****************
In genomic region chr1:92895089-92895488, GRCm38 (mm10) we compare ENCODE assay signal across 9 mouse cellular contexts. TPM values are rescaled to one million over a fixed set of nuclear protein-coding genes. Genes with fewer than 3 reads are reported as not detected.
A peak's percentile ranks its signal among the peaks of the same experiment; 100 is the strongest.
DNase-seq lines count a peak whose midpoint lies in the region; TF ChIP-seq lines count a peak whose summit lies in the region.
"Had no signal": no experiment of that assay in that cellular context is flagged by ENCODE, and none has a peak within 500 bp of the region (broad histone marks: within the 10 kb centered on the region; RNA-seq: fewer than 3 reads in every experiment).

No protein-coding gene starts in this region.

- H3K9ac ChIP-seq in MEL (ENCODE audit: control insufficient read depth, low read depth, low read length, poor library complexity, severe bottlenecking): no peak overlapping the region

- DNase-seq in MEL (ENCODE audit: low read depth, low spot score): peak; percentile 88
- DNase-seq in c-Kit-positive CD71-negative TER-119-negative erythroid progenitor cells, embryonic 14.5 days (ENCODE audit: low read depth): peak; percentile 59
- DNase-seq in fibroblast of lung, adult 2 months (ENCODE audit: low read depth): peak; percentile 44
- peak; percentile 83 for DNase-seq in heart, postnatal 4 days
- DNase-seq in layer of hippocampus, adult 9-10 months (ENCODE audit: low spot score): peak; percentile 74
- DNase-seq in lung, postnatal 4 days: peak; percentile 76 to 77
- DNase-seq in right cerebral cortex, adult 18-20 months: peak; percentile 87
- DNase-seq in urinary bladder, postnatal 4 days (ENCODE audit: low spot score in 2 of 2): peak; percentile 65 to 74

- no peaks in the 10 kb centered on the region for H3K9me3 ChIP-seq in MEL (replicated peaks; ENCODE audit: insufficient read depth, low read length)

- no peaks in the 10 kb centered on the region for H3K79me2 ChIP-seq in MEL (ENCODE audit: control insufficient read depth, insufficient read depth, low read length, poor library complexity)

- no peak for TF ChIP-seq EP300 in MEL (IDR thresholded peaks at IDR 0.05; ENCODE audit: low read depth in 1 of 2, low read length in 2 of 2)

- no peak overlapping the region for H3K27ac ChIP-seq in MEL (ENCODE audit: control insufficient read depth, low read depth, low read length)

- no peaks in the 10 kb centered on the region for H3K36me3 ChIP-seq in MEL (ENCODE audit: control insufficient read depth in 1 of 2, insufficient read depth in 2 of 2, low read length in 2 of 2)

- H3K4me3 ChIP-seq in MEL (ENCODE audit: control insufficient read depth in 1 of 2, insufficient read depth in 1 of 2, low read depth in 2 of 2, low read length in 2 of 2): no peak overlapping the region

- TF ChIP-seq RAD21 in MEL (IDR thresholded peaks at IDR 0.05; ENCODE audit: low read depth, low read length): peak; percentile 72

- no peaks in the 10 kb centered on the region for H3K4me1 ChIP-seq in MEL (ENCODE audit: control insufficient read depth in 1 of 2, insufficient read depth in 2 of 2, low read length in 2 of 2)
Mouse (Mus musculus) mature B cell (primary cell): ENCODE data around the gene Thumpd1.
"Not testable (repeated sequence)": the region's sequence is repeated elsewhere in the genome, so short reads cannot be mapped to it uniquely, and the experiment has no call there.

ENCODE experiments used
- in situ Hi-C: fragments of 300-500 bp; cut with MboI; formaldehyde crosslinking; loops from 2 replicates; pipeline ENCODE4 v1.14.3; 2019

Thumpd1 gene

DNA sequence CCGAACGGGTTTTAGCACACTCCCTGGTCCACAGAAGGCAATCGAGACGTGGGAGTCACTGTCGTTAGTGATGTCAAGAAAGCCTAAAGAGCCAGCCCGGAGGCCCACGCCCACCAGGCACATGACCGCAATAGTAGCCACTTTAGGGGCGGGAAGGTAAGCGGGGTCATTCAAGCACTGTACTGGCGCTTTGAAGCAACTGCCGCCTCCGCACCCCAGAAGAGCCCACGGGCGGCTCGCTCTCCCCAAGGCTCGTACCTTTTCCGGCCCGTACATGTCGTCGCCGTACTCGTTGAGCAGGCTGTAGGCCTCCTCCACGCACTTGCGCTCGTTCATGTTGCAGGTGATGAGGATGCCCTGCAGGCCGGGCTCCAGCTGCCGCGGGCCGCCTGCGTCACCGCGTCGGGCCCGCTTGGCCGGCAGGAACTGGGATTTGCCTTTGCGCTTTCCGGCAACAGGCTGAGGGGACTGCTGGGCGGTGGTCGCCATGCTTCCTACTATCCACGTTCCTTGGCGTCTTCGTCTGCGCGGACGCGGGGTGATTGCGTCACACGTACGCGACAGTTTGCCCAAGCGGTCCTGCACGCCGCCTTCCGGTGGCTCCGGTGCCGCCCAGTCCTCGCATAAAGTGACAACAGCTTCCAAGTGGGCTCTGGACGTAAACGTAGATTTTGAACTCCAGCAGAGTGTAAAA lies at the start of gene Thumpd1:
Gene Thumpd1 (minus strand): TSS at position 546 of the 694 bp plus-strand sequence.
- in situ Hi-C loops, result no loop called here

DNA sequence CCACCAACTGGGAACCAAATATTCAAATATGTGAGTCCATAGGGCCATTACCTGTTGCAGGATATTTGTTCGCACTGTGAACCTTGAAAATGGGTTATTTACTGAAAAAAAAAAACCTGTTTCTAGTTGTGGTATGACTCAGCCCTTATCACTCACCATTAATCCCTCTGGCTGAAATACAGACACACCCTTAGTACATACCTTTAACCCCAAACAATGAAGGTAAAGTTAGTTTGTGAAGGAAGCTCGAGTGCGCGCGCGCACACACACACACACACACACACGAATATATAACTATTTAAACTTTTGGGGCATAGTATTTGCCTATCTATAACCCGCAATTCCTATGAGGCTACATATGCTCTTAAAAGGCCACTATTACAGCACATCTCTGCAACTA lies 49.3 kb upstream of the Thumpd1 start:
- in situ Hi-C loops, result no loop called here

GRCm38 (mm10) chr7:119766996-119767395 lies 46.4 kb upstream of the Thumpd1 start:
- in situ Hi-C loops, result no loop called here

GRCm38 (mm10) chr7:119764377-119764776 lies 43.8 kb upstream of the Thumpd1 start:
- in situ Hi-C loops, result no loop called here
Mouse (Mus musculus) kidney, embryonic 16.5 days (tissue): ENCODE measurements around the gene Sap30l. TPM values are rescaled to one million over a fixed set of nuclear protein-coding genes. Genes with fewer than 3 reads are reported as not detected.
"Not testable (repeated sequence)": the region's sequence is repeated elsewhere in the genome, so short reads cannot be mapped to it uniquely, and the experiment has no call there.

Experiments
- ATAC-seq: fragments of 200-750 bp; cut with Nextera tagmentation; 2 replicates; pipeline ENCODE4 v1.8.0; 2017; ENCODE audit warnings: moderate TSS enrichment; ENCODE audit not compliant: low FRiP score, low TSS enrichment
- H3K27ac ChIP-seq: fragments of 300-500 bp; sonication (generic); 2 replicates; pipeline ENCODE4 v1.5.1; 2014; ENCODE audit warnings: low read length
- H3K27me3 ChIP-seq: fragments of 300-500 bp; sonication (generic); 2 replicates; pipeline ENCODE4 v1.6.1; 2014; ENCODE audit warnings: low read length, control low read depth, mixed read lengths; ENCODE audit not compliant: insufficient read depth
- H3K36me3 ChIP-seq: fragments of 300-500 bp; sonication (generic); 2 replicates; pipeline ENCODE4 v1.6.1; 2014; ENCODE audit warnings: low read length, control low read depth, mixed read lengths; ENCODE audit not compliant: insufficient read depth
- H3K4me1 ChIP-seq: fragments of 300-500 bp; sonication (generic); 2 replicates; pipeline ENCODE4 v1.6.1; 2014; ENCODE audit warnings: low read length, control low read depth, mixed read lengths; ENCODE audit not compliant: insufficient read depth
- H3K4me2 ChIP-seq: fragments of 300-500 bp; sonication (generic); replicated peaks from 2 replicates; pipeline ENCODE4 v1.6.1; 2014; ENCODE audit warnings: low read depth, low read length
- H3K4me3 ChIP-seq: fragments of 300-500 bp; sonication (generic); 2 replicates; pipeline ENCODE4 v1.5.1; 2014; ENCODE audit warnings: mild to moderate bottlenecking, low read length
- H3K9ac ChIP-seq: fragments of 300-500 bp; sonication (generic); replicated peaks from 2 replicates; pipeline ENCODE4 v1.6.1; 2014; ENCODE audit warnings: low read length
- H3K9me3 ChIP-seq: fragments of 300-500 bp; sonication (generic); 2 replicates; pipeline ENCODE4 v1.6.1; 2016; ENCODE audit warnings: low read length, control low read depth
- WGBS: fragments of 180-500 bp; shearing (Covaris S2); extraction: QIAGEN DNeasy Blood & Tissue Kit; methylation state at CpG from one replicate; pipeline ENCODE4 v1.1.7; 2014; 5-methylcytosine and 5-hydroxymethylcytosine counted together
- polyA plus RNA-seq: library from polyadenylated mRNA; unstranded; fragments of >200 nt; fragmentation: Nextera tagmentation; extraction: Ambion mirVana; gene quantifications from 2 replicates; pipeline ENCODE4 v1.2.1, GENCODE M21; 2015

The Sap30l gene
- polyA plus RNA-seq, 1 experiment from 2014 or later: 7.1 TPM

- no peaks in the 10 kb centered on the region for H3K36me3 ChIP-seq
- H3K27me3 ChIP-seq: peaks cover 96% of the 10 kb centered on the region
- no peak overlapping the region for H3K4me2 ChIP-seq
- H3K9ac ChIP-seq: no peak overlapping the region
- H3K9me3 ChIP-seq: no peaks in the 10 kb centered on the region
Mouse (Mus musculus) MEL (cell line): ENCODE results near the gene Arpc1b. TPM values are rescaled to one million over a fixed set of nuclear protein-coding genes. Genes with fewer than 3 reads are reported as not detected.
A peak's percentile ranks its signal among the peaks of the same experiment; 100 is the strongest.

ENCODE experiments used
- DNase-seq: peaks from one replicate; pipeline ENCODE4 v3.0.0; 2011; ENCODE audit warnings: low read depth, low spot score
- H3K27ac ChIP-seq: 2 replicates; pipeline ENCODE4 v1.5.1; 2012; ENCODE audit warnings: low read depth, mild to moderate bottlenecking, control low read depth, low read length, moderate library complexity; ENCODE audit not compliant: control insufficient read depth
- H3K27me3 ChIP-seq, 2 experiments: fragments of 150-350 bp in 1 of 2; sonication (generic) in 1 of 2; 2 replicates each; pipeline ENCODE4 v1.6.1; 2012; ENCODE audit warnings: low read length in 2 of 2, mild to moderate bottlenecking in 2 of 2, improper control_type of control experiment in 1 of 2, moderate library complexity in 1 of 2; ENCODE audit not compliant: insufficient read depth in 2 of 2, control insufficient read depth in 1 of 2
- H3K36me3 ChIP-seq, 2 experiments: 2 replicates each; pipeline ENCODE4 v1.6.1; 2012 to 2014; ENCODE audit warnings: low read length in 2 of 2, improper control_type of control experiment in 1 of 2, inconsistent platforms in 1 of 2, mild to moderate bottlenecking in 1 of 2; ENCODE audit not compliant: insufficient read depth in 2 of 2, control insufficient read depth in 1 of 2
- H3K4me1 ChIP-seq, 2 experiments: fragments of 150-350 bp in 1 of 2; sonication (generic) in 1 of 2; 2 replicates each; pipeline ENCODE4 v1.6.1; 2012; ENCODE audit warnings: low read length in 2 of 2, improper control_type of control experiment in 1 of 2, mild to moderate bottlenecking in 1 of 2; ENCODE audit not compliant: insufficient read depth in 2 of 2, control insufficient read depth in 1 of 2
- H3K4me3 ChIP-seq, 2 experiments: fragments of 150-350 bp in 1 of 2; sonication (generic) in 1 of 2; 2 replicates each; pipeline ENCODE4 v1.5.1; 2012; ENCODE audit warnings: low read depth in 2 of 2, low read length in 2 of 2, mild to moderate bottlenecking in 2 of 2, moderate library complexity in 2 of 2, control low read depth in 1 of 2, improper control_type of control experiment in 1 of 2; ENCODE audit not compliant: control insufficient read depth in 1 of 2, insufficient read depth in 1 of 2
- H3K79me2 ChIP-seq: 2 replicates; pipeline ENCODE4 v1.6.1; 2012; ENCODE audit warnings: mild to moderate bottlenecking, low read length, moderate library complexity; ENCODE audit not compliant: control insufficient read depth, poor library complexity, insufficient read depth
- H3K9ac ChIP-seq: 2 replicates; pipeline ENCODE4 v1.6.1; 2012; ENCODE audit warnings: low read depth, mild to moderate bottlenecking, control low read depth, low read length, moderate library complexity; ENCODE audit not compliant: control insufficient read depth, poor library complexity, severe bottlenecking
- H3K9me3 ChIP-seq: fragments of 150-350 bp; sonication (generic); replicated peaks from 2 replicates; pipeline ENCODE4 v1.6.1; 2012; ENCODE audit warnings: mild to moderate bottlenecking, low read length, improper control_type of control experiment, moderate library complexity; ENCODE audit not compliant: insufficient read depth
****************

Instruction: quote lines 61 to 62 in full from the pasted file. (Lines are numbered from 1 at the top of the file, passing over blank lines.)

- DNase-seq: peaks from one replicate; pipeline ENCODE4 v3.0.0; 2011; ENCODE audit warnings: low read depth, low spot score
- H3K27ac ChIP-seq: 2 replicates; pipeline ENCODE4 v1.5.1; 2012; ENCODE audit warnings: low read depth, mild to moderate bottlenecking, control low read depth, low read length, moderate library complexity; ENCODE audit not compliant: control insufficient read depth